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César Ritz (23 February 1850 – 24 October 1918[1]) was a Swiss hotelier and founder of several hotels, most famously the Hôtel Ritz in Paris and the Ritz and Carlton Hotels in London (the forerunners of the modern Ritz-Carlton Hotel Company). He was known as "king of hoteliers, and hotelier to kings," and it is from his name and that of his hotels that the term ritzy derives.

César Ritz
César Ritz (1897).jpg
Portrait of César Ritz
Born Cäsar Ritz
(1850-02-23)23 February 1850
Niederwald, Switzerland
Died 24 October 1918(1918-10-24) (aged 68)
Küssnacht, Switzerland
Nationality Swiss
Occupation Hotelier

Contents

Early lifeEdit

Ritz was born in the Swiss village of Niederwald, the youngest of 13 children in a poor peasant family.[2] At the age of twelve he was sent as a boarder to the Jesuit college at Sion, and at fifteen, having shown only vaguely artistic leanings, was apprenticed as a sommelier at a hotel in Brig.[1] While working there as an apprentice wine waiter he was dismissed by the patron of the hotel from his position, saying, "You'll never make anything of yourself in the hotel business. It takes a special knack, a special flair, and it's only right that I tell you the truth—you haven't got it."[3] He returned briefly to the Jesuits as a sacristan, then left to seek his fortune in Paris at the time of the 1867 Universal Exhibition.[1]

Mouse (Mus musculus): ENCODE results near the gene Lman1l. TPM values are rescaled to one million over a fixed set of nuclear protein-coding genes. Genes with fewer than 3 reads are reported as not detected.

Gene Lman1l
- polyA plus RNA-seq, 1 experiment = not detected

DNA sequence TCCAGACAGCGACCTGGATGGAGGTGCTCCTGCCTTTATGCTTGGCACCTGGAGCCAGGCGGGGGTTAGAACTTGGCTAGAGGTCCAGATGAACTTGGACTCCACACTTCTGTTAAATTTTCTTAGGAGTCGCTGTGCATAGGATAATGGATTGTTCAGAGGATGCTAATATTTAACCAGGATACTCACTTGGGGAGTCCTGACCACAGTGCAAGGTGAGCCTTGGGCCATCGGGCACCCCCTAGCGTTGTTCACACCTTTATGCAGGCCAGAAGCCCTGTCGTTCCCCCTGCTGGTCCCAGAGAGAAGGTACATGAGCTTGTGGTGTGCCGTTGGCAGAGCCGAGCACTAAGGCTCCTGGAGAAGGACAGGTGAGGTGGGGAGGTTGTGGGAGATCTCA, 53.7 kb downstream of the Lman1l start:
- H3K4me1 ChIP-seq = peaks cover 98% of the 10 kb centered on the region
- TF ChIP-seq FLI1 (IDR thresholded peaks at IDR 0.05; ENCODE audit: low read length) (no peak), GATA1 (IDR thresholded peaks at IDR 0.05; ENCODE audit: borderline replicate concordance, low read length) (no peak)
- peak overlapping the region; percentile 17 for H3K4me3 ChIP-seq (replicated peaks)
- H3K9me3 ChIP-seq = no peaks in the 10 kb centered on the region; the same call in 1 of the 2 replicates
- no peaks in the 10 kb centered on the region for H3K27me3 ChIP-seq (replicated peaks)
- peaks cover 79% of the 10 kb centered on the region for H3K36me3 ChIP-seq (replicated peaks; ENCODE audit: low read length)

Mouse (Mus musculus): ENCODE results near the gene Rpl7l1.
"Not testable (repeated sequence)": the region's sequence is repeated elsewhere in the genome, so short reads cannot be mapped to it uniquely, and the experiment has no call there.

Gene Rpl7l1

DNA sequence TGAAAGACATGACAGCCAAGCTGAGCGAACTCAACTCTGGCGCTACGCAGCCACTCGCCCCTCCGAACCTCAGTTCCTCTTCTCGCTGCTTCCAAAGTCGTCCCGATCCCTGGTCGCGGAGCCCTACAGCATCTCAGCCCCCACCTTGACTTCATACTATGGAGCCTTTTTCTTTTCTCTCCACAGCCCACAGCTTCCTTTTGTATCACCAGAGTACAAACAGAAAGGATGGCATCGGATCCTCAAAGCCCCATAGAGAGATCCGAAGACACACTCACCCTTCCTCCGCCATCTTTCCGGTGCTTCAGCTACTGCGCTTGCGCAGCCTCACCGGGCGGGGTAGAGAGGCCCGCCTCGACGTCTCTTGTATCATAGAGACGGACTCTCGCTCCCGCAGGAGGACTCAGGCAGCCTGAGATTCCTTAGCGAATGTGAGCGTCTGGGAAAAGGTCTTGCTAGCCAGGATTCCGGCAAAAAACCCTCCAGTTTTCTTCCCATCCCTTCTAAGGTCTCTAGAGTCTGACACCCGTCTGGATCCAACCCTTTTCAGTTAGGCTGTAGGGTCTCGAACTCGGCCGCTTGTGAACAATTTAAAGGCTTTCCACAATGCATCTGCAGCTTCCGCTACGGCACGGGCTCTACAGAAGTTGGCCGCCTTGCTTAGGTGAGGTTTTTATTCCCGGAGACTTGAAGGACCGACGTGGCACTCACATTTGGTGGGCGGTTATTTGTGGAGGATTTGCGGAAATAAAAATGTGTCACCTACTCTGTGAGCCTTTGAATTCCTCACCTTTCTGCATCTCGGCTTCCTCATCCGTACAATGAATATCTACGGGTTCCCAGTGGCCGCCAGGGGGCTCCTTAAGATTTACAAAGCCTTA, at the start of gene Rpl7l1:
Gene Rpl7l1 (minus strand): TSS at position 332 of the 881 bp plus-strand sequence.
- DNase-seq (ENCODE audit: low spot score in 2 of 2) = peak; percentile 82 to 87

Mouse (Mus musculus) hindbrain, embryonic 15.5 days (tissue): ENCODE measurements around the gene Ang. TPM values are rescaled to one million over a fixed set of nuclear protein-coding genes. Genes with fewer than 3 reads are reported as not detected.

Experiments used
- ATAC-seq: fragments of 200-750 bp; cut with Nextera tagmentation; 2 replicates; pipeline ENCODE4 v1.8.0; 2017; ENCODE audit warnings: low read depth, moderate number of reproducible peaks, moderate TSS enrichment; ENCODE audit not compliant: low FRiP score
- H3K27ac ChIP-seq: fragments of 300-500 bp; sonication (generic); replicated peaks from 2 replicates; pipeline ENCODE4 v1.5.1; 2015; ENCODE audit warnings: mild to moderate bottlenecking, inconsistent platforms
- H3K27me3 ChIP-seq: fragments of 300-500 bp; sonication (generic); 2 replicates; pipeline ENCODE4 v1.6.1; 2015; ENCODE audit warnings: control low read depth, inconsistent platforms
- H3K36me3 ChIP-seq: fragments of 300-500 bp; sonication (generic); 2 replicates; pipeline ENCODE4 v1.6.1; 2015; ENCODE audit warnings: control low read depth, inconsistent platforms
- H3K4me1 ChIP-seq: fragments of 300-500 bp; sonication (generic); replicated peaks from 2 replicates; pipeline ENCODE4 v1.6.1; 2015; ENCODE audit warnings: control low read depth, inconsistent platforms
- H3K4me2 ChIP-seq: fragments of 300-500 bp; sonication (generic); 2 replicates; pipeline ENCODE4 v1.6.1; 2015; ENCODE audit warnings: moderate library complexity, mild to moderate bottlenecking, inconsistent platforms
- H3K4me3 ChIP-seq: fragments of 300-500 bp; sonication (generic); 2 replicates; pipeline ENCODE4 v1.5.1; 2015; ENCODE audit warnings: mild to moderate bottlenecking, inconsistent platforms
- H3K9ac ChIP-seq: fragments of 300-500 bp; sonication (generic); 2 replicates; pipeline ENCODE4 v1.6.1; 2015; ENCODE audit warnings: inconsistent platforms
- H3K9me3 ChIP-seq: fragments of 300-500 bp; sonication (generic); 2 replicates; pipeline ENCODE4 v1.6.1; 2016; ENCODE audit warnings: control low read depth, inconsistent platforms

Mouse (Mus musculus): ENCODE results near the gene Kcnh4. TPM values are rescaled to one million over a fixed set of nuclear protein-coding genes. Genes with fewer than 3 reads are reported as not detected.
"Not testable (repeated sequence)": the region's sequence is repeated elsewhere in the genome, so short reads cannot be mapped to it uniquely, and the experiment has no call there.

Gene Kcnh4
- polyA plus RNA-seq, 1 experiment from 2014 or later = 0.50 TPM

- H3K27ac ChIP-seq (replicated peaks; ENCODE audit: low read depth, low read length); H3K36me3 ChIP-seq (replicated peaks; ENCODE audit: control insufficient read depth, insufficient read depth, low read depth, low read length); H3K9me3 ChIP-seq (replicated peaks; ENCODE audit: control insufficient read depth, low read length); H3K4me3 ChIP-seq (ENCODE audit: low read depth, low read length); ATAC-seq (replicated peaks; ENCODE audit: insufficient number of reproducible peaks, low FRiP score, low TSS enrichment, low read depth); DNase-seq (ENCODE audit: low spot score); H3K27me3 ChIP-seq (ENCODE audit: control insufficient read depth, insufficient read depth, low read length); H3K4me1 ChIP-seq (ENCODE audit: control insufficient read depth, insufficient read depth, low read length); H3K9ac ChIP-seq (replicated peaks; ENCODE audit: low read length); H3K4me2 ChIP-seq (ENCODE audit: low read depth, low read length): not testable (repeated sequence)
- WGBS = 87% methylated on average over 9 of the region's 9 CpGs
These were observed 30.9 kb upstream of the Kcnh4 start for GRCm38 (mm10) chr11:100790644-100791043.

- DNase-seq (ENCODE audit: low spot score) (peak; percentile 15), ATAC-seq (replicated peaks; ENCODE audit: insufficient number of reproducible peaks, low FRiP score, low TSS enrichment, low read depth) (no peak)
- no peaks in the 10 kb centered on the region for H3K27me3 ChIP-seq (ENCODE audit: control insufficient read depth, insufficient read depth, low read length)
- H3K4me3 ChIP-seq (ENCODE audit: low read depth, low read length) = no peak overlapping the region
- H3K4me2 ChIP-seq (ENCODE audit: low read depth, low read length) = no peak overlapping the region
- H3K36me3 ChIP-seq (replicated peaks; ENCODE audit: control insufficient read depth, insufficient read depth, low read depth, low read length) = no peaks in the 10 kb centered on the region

Early careerEdit

Ritz's formative five years in Paris, including the siege of 1870–71 during the Franco-Prussian War, gave him sufficient polish and confidence to transform himself from a waiter and general factotum into a maître d'hôtel, manager, and eventually hotelier.[1] After a short stint working at the Hotel de la Fidélité, he worked as a waiter in a workman's bistro and took a position in a prix fixe restaurant owned by the Chevallier family,[4] where he was later sacked for breaking too many dishes in his desire to work briskly.[5] He worked his way up from assistant waiter to restaurant manager of a restaurant on the corner of Rue Royale and Rue Saint-Honore, before working at the high-class Restaurant Voisin between 1869 and 1872.[1] Here he waited on the likes of Sarah Bernhardt, George Sand, Edmond de Goncourt, Théophile Gautier, and Alexandre Dumas,[5] learned the essentials of his trade from the owner, Bellenger, and served up dishes such as elephant's trunk in sauce chasseur as supplies of fresh meat dwindled during the siege and zoo animals took their place.[1]